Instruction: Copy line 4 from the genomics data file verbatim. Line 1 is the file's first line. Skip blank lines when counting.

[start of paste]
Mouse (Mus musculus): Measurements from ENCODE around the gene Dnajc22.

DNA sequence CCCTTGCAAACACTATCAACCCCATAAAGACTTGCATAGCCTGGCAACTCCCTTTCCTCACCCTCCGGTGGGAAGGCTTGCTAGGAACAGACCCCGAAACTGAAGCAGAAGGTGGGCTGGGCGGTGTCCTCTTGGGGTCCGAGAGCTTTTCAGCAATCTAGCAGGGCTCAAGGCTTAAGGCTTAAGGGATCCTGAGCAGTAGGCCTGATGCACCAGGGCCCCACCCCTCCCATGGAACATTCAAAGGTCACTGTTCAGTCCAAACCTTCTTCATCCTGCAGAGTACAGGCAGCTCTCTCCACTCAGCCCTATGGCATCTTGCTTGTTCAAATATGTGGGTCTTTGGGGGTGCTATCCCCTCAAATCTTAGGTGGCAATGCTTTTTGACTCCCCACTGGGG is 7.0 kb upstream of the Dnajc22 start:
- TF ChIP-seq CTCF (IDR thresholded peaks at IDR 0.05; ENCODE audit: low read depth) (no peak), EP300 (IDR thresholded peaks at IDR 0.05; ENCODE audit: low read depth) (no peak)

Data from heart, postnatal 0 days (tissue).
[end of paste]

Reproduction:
Data from heart, postnatal 0 days (tissue).